I am spared. Thank God for good books, and a heart to read them. Thank God for a throne of grace, and a willingness in Him to listen to the cries, and sustain the souls, of such as are in trouble. Thank God for the prospect of an eternal home, in which sorrow and sighing will be unknown, and all will be quietness and assurance for
The grace of God was sufficient; and a few bright days were in
At Selby Mr. Smetham spent two of the happiest years of his ministerial life, and, perhaps, two of the most useful. Here, in the pulpit, he had two favourite themes, to which his own experience prompted him to address himself ;—the rescue and comfort of believers in danger, difficulty, and temptation ; and the “rest” which “ remaineth to the people of God.” On the latter he made it a rule to preach once in three months, on the Sabbath morning. He delighted to speak of heaven as a region of pure intellect, where truth will be unveiled, and always increasing in power and lustre ; of pure affection, where God will be served without defect; of perfect rest, where neither calamity nor temptation can separate from the presence and enjoyment of God for ever. Frequently, at the close of these addresses, Bunyan's immortal “similitudes” supplied him with apt illustrations. His face lighted up, as if he saw Christian and Hopeful on the brink of the river of death, and hailed the shining ones on the other side.
He was permitted to labour in Selby, nearly to the end of the second year ; when it pleased Almighty God to arrest him with aggravated symptoms of a disorder which had lingered about him for some time. He wished to live a little longer, for his duties in the church, and for his family's sake: but, during the whole of his illness, he was submissive to the decisions of his great Master. He possessed his soul in patience, and felt an inward peace, which, in feebleness, anxiety, and distressing sensitiveness, kept him from despondency.
A few weeks before he left Selby he had a sharp conflict, which he
I have peace
related to one of his sons. “If I should die while you are away,"
"JESUS, Thy blood and righteousness
With joy shall I lift up my head.' I begged that the Hymn-book might be given me. I opened it; and the first lines on which my eyes fell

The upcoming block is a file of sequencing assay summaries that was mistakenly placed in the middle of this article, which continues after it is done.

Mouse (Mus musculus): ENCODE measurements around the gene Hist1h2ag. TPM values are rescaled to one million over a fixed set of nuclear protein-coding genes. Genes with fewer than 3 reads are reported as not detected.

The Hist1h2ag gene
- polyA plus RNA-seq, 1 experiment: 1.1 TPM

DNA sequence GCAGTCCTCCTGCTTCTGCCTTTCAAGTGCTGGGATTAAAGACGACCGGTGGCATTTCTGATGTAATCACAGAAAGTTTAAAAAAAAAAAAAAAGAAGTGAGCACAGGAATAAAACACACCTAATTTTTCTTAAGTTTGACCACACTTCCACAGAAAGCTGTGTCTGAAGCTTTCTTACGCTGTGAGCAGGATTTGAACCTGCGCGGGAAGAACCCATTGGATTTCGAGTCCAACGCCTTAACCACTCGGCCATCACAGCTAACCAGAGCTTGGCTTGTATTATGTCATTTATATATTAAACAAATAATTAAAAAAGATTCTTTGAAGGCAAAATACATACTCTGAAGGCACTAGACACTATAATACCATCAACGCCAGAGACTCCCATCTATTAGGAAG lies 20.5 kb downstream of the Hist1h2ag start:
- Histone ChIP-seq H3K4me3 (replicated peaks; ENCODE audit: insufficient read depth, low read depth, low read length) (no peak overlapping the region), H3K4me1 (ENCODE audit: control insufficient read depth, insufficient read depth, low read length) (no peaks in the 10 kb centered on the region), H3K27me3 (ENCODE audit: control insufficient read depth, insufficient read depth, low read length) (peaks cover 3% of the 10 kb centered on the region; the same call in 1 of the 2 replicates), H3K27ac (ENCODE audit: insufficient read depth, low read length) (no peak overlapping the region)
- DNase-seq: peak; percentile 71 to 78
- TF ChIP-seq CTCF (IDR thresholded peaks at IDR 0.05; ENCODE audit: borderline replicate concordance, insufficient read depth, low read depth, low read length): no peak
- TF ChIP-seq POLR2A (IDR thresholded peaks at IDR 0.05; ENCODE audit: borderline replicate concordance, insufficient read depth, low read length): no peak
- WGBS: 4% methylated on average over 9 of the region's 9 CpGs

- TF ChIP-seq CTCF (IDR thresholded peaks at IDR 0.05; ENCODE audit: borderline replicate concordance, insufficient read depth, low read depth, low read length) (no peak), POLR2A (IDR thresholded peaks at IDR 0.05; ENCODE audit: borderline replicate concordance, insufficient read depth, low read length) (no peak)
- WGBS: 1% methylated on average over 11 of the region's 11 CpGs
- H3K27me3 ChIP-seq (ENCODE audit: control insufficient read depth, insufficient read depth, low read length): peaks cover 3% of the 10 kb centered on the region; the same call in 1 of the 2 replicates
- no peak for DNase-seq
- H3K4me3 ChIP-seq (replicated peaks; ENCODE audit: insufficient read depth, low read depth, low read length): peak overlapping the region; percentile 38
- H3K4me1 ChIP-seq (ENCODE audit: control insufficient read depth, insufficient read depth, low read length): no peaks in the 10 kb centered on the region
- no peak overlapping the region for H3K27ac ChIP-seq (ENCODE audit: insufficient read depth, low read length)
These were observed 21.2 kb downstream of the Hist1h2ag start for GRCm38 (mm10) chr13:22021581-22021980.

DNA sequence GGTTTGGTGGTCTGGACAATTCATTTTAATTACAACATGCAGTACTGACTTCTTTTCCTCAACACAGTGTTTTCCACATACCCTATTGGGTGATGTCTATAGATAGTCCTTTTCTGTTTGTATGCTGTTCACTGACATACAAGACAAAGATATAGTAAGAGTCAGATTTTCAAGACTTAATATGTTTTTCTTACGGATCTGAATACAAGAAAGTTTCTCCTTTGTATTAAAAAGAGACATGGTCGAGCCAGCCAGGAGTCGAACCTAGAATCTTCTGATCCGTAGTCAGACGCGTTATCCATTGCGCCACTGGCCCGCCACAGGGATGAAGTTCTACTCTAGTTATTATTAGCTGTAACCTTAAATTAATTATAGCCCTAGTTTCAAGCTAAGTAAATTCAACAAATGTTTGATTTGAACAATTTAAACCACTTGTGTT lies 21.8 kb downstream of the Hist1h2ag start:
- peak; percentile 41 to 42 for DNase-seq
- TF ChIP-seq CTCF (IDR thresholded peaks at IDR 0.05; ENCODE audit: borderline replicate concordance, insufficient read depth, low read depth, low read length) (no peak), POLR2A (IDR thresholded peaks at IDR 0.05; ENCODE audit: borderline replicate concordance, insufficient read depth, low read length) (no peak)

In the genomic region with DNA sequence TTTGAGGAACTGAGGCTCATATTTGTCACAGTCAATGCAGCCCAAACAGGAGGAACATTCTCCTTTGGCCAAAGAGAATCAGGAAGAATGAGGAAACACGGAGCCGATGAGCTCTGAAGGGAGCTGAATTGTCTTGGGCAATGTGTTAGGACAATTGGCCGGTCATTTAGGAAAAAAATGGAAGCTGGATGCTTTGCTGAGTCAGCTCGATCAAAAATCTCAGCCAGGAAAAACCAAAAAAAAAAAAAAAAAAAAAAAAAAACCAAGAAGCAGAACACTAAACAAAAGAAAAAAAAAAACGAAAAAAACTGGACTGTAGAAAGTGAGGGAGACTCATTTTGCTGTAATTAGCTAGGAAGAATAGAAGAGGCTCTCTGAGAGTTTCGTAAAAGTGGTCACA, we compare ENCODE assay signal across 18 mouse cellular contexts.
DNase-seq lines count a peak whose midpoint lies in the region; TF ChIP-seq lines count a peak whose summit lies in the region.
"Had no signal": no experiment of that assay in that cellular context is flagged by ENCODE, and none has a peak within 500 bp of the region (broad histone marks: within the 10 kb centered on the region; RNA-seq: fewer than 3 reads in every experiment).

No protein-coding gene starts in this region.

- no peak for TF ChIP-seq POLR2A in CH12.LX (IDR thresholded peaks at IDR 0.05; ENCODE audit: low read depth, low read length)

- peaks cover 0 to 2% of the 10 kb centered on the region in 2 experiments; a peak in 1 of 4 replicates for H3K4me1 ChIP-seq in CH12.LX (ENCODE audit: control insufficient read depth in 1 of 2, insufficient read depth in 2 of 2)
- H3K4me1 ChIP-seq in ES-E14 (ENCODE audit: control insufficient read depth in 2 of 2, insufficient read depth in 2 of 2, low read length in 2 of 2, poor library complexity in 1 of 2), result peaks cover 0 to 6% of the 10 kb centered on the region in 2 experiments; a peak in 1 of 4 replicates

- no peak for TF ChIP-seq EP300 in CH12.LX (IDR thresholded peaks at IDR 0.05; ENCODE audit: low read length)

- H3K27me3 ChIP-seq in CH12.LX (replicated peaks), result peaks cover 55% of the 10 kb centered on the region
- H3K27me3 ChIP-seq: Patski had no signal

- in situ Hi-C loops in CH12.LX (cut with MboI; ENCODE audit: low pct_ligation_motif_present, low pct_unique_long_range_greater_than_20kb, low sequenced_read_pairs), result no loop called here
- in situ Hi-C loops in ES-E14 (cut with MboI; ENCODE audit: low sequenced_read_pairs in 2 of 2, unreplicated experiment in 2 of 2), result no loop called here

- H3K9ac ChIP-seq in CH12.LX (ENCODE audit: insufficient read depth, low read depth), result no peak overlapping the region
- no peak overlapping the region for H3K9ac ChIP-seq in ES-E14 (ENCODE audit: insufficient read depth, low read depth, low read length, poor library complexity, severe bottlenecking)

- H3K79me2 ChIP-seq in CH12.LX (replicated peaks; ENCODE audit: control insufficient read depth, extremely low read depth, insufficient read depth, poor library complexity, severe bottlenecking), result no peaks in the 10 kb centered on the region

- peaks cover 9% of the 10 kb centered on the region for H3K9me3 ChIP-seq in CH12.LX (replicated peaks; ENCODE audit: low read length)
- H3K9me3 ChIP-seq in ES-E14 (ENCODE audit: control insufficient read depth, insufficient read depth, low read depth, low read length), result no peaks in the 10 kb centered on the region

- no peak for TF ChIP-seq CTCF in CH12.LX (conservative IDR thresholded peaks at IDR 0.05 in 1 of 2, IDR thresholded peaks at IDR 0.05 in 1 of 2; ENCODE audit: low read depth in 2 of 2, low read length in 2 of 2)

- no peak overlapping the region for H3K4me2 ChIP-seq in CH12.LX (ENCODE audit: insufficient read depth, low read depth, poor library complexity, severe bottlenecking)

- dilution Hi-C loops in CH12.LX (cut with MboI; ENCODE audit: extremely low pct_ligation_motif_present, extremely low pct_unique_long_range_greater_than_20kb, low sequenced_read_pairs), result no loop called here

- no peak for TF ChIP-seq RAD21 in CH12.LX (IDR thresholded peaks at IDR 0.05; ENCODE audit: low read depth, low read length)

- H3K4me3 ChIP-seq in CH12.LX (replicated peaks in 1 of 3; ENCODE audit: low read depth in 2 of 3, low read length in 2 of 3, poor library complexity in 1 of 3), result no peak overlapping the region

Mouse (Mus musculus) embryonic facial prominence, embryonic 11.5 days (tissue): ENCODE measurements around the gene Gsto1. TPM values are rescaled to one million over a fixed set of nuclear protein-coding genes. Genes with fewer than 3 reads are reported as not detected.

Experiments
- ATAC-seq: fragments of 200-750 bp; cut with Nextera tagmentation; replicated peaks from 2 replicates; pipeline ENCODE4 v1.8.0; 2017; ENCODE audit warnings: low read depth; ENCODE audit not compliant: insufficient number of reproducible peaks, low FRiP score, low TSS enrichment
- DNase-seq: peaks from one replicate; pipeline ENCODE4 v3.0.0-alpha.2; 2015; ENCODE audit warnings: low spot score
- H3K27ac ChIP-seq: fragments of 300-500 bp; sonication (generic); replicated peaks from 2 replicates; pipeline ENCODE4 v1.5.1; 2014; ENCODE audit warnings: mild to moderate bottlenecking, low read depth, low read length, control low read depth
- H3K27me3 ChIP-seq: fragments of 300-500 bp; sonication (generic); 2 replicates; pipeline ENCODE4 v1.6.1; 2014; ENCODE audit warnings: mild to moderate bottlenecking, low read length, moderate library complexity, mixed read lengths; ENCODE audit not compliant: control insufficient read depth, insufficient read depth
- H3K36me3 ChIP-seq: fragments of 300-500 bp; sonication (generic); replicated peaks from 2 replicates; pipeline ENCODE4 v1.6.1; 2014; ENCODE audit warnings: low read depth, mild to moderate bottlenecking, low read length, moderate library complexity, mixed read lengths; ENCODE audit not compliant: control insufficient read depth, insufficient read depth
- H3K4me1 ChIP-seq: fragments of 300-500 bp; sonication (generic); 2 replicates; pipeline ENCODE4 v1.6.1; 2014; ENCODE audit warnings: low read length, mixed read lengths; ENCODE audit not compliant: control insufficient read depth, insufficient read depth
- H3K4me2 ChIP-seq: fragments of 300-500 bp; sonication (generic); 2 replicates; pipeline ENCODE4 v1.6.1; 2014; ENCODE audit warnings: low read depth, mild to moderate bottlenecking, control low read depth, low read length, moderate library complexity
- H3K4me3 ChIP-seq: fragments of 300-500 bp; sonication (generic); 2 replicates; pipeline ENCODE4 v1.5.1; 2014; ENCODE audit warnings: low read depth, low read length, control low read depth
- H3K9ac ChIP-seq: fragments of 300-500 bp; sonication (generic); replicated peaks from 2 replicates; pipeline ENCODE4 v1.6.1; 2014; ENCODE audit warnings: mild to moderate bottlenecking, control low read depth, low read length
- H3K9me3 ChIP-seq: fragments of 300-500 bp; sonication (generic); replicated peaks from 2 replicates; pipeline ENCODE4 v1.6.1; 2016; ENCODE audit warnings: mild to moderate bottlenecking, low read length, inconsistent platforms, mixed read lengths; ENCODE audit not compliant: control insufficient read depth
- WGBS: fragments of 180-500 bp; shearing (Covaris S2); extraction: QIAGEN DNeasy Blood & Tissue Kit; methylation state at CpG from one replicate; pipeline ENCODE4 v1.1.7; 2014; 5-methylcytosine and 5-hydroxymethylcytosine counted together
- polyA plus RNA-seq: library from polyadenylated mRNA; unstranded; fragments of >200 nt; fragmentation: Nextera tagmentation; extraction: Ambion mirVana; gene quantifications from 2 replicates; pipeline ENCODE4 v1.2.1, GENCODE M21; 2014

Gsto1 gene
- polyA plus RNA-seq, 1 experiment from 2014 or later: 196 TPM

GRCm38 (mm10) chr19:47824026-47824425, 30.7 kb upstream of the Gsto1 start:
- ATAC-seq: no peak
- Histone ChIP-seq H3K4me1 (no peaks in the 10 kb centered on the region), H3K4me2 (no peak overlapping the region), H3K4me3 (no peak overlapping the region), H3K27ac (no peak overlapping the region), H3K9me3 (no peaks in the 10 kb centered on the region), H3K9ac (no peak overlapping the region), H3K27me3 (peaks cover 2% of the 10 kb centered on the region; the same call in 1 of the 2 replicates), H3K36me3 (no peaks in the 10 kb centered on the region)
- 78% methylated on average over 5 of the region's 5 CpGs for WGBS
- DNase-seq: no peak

My beauty are, my glorious dress.'
He was removed from Selby to Warrington ; and for a while some faint hope was entertained of his recovery. This was destroyed by the bursting of a vessel in the lungs. That hour was to him as the highest swelling of Jordan : but, in the midst of hurry and agony, he found that, though the flood well-nigh rolled over him, he could yet walk safely. He cried out, “ I am on the Rock! I am on the Rock! All is well! All is well !” “My suffering is great,” he continued : “ but it is meet that the servant should be as his Lord.” When his strength permitted, he prayed for his wife and children, separately, and by name; for the church and the world. Then, calling Mrs. Smetham to him, he said, “God is love : a Father of the fatherless, and a Husband of the widow.”
For some days he was too weak to say much. Many of his friends came to see him; all of whom he knew, and received with affectionate joy,-expressing, either by a sign or by a faint whisper, his confidence in the sacrifice of Christ, and his hope of heaven.
It is the opinion of many who have witnessed the last hours of the saints of God, that sweet and mysterious manifestations of the heavenly world are given to them, much resembling bodily vision. This seemed to be the case with Mr. Smetham. His inexpressible smiles were accompanied by rapt looks, and by the upward pointing of the finger, as if a glorious vision were actually before his eyes; as also by the utterance of such expressions as, “ I'm coming!" "I'm coming!” Stoop down to me!”-But, apart from evidence of this nature, he said enough to assure bis friends that he was fitted and waiting for the inheritance in light. At four o'clock on the morning of the Sabbath, October 30, 1847, he entered into rest ;